Variations on ramen noodle salad — where crumbled dry ramen noodles stand in for croutons in a bowlful of shredded veggies and tossed in a tangy-sweet Asian dressing — have been turning up at potlucks for decades. This modernized version, lightly adapted from Amy Thielen’s “Company: The Radically Casual Art of Cooking for Others,” is lighter and less sweet than most, but just as irresistible.
Tossing the noodles and nuts first in a little simple syrup and oil and baking them as you would homemade granola adds an extra layer of toasty crunch. Protein-rich almonds and sesame seedsmakes it filling enough to serve as a vegetarian main dish. Ditching the flavor packets saves sodium. You can substitute a different sweetener for the sugar. RECIPE HERE. Serves 8 to 10 as a side, 4 to 5 as a main. – Susan Puckett
- 2 (3-ounce) packages ramen noodles (flavor packets discarded)
- 1 ½ cups (6 ounces) sliced almonds
- 3 tablespoons sugar
- 2 tablespoons water
- 5 tablespoons vegetable or any neutral-tasting oil
- ¼ teaspoon fine sea salt
- 1 tablespoon finely grated ginger
- 3 tablespoons maple syrup
- 3 tablespoons fresh lime juice
- 1 ½ tablespoons light soy sauce
- 2 tablespoons neutral oil
- 2 tablespoons toasted sesame oil
- 1 teaspoon unseasoned rice vinegar
- ½ teaspoon fine sea salt
- ¼ teaspoon freshly ground black pepper
- 10 cups (about 1 ½ pounds) trimmed, rough-chopped bok choy or napa cabbage (about 1 pound), or a combination
- 1 cup trimmed and thinly sliced scallions
- 2 tablespoons sesame seeds
- Make the brittle: Preheat the oven to 325 degrees. Split the ramen in half, break into bite-size pieces, and combine in a bowl with the almonds; set aside.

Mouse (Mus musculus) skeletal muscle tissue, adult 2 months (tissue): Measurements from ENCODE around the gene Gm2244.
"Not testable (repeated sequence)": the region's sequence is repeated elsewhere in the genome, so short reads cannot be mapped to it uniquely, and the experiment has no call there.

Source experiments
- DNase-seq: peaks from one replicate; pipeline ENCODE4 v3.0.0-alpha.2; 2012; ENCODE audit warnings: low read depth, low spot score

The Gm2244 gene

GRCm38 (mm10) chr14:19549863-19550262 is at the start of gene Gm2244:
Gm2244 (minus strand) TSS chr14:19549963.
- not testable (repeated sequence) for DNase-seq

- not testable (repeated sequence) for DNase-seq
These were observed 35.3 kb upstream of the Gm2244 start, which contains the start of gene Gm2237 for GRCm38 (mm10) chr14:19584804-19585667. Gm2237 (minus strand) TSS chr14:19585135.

- In a small saucepan, combine the sugar and water and bring to a boil over medium heat. Cook, stirring, for about a minute, or until the sugar dissolves. Stir in the oil and salt and pour the sugar syrup over the ramen and almonds; toss to coat.
- Spread out on a baking sheet, season with a few grindings of pepper, and bake until the noodles and almonds darken to a shade of caramel-brown, about 20 minutes. Remove from the oven and allow to cool.
- Make the dressing: In a small jar, combine the ginger, syrup, lime juice, soy sauce, neutral oil, sesame oil, vinegar, salt, and pepper and shake until emulsified.
- Make the salad: Toss together the bok choy or cabbage and scallions in a large bowl with the sesame seeds. No more than 20 minutes before serving, add just enough of the dressing to coat the leaves and toss. Mix in half the brittle and toss again. Pile the rest of the brittle on top of the salad and serve immediately.
Note: The ramen softens the longer it sits, changing the texture — but it will still taste delicious.
Susan Puckett is a cookbook author and former food editor of The Atlanta Journal-Constitution. Follow her at susanpuckett.com.